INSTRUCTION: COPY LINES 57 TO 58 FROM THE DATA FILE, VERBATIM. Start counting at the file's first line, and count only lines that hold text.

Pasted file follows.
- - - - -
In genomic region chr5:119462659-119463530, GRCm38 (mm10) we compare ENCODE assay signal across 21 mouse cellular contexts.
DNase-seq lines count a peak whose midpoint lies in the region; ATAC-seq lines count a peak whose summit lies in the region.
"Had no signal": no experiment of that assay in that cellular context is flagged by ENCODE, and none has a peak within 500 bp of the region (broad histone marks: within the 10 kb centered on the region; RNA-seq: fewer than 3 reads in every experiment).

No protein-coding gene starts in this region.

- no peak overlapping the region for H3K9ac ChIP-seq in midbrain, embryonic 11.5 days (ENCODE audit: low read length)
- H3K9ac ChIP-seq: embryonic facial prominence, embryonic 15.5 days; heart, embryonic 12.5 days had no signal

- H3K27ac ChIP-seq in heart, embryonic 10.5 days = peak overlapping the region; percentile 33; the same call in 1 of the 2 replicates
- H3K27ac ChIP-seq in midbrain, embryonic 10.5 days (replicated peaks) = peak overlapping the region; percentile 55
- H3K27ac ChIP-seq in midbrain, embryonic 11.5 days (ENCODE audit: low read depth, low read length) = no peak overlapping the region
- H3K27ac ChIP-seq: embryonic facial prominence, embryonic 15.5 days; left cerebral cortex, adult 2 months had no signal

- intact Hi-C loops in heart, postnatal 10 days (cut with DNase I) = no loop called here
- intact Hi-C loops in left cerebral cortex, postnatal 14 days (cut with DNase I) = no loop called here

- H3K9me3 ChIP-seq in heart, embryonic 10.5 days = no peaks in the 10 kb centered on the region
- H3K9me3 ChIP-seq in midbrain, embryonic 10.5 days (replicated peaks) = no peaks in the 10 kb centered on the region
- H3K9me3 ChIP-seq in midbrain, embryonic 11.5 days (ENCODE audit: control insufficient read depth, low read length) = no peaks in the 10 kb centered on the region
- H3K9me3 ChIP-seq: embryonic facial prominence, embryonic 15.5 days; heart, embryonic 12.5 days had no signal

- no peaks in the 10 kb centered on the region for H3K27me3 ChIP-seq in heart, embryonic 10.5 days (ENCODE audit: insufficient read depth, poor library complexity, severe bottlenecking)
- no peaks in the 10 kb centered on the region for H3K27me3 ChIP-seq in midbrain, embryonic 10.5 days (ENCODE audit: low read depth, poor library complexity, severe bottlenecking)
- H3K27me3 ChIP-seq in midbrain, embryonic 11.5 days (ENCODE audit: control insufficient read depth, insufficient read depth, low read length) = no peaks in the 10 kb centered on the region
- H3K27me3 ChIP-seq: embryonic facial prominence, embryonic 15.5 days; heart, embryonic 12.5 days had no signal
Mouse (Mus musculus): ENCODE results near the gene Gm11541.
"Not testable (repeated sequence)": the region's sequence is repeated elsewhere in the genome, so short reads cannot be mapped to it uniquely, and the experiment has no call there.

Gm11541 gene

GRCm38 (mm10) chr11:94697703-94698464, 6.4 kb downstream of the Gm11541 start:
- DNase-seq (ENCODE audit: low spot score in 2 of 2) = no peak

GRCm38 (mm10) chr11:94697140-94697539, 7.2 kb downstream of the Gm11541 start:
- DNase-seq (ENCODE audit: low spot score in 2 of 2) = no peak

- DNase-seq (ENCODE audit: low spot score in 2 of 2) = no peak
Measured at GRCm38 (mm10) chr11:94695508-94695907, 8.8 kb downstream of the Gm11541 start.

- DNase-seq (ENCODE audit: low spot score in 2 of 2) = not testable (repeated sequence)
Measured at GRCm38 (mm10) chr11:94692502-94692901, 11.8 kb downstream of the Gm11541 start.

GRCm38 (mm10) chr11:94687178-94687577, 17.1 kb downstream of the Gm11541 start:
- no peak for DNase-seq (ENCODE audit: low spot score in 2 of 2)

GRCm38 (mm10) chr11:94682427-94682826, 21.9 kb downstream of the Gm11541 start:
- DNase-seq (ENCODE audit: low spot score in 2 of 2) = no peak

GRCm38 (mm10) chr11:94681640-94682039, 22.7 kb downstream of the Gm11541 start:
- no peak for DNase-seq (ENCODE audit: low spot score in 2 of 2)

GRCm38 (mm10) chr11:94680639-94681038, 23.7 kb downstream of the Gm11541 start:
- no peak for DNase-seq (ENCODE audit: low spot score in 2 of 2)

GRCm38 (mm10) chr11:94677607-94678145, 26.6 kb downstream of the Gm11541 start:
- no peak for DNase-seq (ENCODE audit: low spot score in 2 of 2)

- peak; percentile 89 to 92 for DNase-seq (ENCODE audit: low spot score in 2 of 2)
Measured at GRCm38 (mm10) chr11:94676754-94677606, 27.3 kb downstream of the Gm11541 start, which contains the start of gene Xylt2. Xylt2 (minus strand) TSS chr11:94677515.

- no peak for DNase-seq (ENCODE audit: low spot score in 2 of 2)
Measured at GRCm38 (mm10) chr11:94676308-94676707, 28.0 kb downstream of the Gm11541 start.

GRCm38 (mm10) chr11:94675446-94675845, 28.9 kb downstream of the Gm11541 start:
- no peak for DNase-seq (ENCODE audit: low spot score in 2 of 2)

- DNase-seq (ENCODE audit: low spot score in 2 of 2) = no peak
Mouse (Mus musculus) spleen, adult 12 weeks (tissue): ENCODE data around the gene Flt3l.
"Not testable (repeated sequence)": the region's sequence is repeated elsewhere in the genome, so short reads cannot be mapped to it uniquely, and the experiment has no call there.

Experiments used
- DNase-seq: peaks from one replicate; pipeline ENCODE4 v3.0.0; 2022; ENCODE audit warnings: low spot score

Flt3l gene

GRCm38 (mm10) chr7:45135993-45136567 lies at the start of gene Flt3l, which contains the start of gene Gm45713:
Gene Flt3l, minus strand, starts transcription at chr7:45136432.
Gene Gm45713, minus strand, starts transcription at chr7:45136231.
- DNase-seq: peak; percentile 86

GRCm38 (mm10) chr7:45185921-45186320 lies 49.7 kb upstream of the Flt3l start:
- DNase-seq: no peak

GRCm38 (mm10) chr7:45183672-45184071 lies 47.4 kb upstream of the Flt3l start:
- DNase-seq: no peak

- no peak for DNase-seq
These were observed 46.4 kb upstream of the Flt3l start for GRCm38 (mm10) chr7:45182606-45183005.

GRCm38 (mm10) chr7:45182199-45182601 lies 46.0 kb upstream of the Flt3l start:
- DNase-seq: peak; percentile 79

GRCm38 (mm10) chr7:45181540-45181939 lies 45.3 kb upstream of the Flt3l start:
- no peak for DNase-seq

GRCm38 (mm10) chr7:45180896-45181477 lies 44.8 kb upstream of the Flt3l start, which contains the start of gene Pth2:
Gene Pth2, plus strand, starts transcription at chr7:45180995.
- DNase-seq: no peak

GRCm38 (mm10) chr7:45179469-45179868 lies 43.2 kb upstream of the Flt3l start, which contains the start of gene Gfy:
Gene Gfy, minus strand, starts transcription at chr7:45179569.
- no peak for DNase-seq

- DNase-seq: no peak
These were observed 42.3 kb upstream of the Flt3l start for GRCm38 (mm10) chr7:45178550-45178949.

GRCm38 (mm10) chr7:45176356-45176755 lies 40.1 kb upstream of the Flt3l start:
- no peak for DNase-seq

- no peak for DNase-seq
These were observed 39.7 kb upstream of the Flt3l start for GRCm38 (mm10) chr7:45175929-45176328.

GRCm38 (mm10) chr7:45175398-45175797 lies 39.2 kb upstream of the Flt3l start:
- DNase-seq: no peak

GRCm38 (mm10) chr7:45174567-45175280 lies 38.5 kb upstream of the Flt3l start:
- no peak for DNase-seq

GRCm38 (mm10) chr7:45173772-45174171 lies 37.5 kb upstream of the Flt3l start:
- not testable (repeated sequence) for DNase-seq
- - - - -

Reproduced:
- DNase-seq: peak; percentile 86

GRCm38 (mm10) chr7:45185921-45186320 lies 49.7 kb upstream of the Flt3l start: